There are two observatories in Edinburgh, the Royal Observatory on Blackford Hill and the City Observatory up on Calton Hill, along with monuments to Nelson, Dugald Stewart and Robert Burns and the unfinished National Monument with a predominant Greek architectural style reinforcing Edinburgh’s title of ‘Athens of the North’. The history of the two observatories is intertwined as the City Observatory was the Royal Observatory before the latter moved to Blackford Hill in 1896.
The origins of the observatory on Calton Hill go back to the mid-18th century when a joint private and university observatory was created in buildings which are Gothic in style. Playfair’s neoclassical temple with its four wings round a central dome came at the highest part of the hill in 1822 as the Royal Observatory.
The Observatory was latterly occupied by the Edinburgh Astronomical Society, but they moved out in 2009 and the buildings had various temporary uses until a £1million refurbishment project by Edinburgh City Council in partnership with the Collective contemporary art gallery, restoring the buildings, creating a visitor centre and new art spaces plus, in a new building, a restaurant with incredible views across Edinburgh, and also creating a new landmark clinging dangerously to the edge of the hill when seen from the east end of Princes Street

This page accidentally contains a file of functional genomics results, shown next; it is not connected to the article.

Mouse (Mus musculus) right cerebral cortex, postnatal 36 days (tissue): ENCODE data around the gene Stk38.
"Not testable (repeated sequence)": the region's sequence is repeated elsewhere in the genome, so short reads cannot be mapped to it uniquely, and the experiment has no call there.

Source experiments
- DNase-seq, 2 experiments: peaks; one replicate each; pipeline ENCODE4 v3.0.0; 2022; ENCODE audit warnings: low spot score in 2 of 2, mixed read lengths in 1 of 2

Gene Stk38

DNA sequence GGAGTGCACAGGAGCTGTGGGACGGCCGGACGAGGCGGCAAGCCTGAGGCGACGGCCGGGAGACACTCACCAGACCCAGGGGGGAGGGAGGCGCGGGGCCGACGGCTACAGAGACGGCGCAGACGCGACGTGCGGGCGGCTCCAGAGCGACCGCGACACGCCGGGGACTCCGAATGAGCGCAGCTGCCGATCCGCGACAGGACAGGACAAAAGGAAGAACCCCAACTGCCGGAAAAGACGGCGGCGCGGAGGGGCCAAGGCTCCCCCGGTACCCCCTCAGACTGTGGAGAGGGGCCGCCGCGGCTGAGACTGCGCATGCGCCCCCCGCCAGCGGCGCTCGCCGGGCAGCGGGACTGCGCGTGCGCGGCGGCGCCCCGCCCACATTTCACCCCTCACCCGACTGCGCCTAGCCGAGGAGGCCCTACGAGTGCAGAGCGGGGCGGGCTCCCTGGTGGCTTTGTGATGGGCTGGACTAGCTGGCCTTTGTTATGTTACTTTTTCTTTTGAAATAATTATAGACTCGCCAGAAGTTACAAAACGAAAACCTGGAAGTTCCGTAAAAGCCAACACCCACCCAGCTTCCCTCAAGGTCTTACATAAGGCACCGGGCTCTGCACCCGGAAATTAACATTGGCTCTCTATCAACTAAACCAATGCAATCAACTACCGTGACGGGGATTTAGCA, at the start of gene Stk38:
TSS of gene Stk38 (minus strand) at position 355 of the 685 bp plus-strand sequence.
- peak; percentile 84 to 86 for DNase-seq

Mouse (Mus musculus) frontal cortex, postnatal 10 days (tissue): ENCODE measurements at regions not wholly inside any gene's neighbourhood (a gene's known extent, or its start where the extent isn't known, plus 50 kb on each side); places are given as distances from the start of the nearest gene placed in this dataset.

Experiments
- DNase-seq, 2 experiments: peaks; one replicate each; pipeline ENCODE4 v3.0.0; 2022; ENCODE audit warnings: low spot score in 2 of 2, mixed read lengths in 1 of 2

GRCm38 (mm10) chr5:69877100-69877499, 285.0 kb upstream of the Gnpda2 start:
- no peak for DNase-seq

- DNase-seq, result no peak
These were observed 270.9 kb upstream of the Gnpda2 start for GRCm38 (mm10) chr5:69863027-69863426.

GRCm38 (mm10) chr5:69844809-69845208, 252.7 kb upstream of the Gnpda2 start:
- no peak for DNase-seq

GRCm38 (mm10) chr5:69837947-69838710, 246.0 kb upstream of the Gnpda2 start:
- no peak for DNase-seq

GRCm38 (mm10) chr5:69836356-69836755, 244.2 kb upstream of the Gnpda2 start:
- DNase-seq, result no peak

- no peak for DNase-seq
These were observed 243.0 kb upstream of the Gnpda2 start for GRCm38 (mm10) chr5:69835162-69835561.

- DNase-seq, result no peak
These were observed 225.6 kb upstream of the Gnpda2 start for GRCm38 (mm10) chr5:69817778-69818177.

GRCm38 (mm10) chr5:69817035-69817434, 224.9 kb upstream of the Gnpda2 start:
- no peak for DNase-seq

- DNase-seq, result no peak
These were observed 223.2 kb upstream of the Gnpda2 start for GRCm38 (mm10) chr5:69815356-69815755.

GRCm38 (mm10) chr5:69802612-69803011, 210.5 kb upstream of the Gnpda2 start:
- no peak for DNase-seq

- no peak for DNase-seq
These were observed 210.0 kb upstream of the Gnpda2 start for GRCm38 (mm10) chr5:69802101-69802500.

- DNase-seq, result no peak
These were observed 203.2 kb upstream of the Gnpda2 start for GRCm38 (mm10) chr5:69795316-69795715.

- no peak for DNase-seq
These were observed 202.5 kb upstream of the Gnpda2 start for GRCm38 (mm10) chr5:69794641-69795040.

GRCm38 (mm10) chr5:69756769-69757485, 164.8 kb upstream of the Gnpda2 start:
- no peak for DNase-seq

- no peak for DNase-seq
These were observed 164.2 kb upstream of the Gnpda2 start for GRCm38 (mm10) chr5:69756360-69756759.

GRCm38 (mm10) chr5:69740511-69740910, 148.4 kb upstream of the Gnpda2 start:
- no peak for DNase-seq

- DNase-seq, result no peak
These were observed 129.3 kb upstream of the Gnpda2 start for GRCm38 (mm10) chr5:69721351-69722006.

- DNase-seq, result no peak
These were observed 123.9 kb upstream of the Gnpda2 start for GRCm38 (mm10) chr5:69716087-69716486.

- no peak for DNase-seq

I last visited the Collective four years ago, before the refurbishment, so it was good to see the project completed and the new spaces occupied. The Collective specialises in contemporary art on show in its new Hillside and Dome spaces and you will either love it or hate it. The current installation ‘saracen go home’ by Glasgow artist Sulaiman Majali where you sit in a waiting room and experience the sounds around it, did little for me, I’m afraid, but I was the only visitor there at the time so perhaps I didn’t experience it fully? The Dome was between installations, so I look forward to returning to see the two spaces working together.
It would be good if the gallery and Edinburgh Museums could use the exterior spaces for contemporary sculpture – this could be an amazing addition to this windswept hilltop location.